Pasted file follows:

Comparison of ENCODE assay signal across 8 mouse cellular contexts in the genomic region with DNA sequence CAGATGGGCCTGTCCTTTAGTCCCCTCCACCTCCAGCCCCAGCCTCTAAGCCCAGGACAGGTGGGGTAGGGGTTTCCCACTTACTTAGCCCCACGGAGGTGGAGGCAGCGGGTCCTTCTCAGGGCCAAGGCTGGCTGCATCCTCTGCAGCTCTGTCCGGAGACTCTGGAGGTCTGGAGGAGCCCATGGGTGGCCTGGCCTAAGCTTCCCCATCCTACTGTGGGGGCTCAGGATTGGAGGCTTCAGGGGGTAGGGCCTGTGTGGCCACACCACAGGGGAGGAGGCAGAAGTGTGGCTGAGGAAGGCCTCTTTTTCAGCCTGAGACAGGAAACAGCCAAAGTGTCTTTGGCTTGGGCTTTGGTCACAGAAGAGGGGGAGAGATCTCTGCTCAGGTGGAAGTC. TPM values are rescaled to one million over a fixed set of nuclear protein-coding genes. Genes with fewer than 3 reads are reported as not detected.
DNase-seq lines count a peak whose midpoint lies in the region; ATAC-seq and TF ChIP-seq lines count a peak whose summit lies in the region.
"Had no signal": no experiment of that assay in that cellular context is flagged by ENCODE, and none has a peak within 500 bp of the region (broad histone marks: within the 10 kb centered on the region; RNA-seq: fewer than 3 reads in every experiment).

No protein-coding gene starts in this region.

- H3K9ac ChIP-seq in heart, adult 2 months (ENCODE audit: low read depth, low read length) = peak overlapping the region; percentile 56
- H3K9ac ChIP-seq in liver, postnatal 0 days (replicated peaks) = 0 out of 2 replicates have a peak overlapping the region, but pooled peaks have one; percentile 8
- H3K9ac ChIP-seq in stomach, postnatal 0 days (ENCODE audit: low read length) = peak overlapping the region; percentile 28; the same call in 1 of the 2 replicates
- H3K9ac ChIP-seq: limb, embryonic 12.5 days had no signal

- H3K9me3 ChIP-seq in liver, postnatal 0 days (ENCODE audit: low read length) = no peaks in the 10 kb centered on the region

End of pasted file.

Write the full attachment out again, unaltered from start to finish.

Comparison of ENCODE assay signal across 8 mouse cellular contexts in the genomic region with DNA sequence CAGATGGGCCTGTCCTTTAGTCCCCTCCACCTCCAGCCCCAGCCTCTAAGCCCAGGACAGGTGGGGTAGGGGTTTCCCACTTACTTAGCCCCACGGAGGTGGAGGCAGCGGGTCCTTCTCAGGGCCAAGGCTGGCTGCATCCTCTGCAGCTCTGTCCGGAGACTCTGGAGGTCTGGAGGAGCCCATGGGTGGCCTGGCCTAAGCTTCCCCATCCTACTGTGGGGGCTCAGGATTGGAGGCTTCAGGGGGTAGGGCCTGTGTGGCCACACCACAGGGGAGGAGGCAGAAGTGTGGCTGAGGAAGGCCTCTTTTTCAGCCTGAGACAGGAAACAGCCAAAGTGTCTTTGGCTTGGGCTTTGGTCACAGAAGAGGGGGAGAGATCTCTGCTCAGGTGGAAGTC. TPM values are rescaled to one million over a fixed set of nuclear protein-coding genes. Genes with fewer than 3 reads are reported as not detected.
DNase-seq lines count a peak whose midpoint lies in the region; ATAC-seq and TF ChIP-seq lines count a peak whose summit lies in the region.
"Had no signal": no experiment of that assay in that cellular context is flagged by ENCODE, and none has a peak within 500 bp of the region (broad histone marks: within the 10 kb centered on the region; RNA-seq: fewer than 3 reads in every experiment).

No protein-coding gene starts in this region.

- H3K9ac ChIP-seq in heart, adult 2 months (ENCODE audit: low read depth, low read length) = peak overlapping the region; percentile 56
- H3K9ac ChIP-seq in liver, postnatal 0 days (replicated peaks) = 0 out of 2 replicates have a peak overlapping the region, but pooled peaks have one; percentile 8
- H3K9ac ChIP-seq in stomach, postnatal 0 days (ENCODE audit: low read length) = peak overlapping the region; percentile 28; the same call in 1 of the 2 replicates
- H3K9ac ChIP-seq: limb, embryonic 12.5 days had no signal

- H3K9me3 ChIP-seq in liver, postnatal 0 days (ENCODE audit: low read length) = no peaks in the 10 kb centered on the region